Speaking of the best strawberries, I am not going to entertain the overdone banter of Oregon strawberries being better than California strawberries. Here’s the deal. If you pick a berry ripe from the plant, and eat it within a few hours of said picking, it’s going to be much better tasting than one that’s shipped long distances.

Okay, now that’s out of the way, let’s just do a round up here on Lelo in Nopo’s blog history of writing about strawberries. We have…

Strawberry freezer jam
Strawberry vinegar
Strawberry smoothie
Strawberry cupcakes
Strawberry cobbler
Strawberry rhubarb cooler

But I’m adding this to the list:
roasted balsamic strawberries

That there, my friends, is my new favorite love. Roasted strawberries with balsamic vinegar. After making our year’s supply of strawberry freezer jam and freezing bags of berries, I was still staring at some fresh strawberries, beyond what we could eat this week. Intrigued with reading of roasting strawberries, I tossed 6 cups of berries with ¼ cup sugar and a tablespoon of balsamic vinegar. I spread them out on a rimmed baking sheet and into the 425 degree oven they went for 40 minutes. Once they were done and had cooled, I poured them into a container, making sure to get all of the juicy bits along with the berries.

Um, holy moly. The balsamic vinegar serves to deepen and strengthen the flavor of the strawberry, creating a really delicious sauce, perfect for shortcake or vanilla bean ice cream, or shortcake with ice cream if you’re feeling decadent. In the end? I opted to have it for breakfast with my plain greek yogurt. I’m thinking of stirring some into some homemade ice cream later this week.

And my love of strawberries continues.

Monday, June 21, 2010

I have this vision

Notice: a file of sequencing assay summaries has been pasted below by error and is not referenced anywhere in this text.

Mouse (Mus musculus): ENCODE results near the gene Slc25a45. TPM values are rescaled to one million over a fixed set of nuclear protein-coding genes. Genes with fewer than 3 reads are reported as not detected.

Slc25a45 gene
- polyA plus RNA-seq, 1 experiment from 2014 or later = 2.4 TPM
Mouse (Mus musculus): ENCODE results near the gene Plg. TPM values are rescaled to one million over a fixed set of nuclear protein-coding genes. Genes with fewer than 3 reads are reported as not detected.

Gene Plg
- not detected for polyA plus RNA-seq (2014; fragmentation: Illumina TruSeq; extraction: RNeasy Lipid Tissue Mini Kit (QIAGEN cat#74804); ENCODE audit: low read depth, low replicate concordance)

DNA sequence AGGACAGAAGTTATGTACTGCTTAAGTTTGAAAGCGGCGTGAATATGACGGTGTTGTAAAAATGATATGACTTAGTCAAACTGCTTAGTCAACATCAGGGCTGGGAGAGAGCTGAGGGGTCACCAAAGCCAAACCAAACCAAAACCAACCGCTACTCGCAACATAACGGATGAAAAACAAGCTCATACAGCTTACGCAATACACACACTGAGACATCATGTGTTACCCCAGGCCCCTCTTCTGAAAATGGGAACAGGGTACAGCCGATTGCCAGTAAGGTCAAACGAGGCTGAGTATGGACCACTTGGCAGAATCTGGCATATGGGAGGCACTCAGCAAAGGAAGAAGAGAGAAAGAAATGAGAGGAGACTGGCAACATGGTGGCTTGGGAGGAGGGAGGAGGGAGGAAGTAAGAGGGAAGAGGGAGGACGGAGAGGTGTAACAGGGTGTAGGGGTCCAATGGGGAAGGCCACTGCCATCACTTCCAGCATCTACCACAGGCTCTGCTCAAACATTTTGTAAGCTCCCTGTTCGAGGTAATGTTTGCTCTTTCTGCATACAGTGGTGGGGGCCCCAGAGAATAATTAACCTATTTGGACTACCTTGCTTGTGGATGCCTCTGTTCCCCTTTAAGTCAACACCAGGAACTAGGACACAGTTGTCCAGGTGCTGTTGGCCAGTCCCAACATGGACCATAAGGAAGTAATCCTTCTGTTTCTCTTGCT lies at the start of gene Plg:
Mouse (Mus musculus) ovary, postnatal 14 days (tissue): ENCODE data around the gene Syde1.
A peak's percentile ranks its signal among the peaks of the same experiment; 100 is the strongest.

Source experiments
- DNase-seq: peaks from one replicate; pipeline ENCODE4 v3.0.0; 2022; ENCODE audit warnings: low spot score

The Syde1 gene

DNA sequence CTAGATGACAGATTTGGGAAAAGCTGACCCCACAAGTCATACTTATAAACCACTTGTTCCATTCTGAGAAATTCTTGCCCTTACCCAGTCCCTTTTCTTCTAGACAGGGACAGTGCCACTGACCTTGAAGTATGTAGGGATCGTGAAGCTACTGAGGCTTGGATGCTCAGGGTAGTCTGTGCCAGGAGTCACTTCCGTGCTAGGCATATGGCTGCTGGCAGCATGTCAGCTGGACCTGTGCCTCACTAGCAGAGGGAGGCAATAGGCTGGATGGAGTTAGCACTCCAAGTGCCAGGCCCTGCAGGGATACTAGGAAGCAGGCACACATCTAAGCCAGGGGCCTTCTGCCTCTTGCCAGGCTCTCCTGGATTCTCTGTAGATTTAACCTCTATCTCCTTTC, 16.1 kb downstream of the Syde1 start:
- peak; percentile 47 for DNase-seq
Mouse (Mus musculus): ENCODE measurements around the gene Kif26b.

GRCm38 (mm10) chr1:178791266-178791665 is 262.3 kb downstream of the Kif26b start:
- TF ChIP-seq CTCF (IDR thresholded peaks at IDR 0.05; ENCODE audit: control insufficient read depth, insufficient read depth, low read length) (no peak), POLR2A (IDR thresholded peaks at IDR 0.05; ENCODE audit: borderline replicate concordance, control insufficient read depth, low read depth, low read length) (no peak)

Focal point
This vision I have in my head is all about capturing the magic light that floats through the side garden. As the sun begins to go down, it filters through, lighting up everything between the backyard and the front. It can make plants glow and in the evening, while the backyard is heady with the scent of jasmine and soon, lilies. I imagine gazing at the sun as it sets on a hot summer day and seeing the purple fountain grass light up and assure me that yes, indeed it is summer.

For now it is a vision because today it was 55 degrees out and I turned on the seat-heater in my car. The cats and dog are hovering in front of the floor heating vents, and the radiant floor heat upstairs is providing a very popular place for them to nap. Just like it was November or something.

But instead, I'm keeping focus on my vision described above. Let's close our eyes and breathe deeply, fellow Pacific Northwesterners. While our friends and family in other parts of the country may be complaining about the heat and their days spent at the pool, we can take comfort in the fleece we have not yet had to pack away for the season. I almost wore tights with boots the other day but I stopped myself before I committed that heinous crime.

I have this vision. The sun grows warm and lights up that purple fountain grass. And it better come true, dammit.

P.S. Happy Summer Solstice!

Friday, June 18, 2010

The sun came out and I took a photo of it so I'd remember it

There was a day of sunshine recently
In case you missed it, the sun did come out recently. It was a glorious day of sunshine. I took a photo of it so I'd remember it when it was away. It had been so long. I had missed it. I loved it so much I took its photo. It even smiled a little when I said CHEESE. Oh sunshine. My sunshine. Come back and stay awhile.

I go on a sunshine ramble on my latest show at Lelo Homemade. Lots of things I'm dreaming up, and lots of thoughts about what it feels like when the garden is awakening, the sun is awakening, and getting ready to live outside for the season.

You can listen to my ramble here.